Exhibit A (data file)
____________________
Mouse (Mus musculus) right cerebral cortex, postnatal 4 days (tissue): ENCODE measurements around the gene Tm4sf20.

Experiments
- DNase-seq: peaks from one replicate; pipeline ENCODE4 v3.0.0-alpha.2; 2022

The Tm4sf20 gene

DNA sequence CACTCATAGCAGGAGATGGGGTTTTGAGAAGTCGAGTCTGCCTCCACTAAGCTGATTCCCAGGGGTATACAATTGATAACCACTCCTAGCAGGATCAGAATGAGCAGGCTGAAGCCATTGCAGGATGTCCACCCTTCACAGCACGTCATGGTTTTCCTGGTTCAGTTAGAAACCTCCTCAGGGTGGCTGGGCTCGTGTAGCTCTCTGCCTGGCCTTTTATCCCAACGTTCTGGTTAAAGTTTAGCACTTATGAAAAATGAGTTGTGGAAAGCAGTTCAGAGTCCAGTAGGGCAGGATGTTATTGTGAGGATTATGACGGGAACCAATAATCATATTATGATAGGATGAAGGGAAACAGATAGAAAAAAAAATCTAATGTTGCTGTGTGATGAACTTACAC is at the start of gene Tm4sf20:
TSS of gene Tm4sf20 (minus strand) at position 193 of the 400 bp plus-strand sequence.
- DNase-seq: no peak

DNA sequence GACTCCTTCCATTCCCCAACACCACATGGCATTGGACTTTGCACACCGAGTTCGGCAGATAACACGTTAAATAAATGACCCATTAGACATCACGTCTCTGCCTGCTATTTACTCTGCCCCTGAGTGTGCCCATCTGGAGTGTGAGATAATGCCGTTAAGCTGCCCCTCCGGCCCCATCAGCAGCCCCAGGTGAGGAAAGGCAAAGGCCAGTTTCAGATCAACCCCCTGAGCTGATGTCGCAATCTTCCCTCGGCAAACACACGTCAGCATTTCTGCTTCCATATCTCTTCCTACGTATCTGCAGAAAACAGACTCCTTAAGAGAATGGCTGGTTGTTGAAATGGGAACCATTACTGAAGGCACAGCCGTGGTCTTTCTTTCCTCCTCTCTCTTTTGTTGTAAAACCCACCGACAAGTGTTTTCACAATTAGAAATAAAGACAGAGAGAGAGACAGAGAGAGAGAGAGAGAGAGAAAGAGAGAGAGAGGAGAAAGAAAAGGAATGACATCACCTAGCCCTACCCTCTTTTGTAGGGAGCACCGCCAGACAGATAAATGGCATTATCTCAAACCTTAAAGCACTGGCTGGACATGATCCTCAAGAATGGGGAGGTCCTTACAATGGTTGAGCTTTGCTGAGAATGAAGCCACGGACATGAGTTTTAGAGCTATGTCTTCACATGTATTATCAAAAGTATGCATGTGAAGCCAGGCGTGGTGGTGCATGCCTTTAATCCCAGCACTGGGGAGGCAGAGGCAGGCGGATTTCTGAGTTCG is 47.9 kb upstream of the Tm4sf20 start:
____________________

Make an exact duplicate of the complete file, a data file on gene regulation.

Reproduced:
Mouse (Mus musculus) right cerebral cortex, postnatal 4 days (tissue): ENCODE measurements around the gene Tm4sf20.

Experiments
- DNase-seq: peaks from one replicate; pipeline ENCODE4 v3.0.0-alpha.2; 2022

The Tm4sf20 gene

DNA sequence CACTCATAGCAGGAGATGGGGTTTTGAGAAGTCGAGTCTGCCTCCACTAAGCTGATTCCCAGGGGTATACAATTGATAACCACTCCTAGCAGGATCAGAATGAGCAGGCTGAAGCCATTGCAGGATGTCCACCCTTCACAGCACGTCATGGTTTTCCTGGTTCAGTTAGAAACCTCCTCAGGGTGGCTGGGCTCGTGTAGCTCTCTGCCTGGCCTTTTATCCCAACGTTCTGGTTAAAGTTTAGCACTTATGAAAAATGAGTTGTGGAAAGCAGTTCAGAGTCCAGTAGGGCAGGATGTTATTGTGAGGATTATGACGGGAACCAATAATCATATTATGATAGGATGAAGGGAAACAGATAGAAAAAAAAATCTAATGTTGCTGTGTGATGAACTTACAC is at the start of gene Tm4sf20:
TSS of gene Tm4sf20 (minus strand) at position 193 of the 400 bp plus-strand sequence.
- DNase-seq: no peak

DNA sequence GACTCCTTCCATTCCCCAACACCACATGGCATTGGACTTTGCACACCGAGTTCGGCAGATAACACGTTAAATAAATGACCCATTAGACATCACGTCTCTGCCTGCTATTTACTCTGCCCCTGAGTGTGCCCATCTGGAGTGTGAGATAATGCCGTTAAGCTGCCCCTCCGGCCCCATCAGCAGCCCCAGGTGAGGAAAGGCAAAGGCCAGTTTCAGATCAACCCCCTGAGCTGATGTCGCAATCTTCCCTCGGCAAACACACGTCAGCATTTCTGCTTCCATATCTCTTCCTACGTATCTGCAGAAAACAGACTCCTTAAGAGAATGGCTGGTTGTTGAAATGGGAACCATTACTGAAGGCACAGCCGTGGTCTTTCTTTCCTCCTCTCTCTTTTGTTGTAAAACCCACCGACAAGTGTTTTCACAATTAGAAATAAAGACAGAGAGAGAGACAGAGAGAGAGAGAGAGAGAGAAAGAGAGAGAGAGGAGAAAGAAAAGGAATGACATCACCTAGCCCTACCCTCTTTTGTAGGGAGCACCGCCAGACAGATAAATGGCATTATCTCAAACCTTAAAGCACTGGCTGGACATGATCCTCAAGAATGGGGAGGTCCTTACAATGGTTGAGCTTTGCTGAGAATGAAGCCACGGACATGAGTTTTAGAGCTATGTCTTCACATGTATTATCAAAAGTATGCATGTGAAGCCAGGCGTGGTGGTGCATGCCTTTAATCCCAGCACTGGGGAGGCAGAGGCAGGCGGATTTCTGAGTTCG is 47.9 kb upstream of the Tm4sf20 start: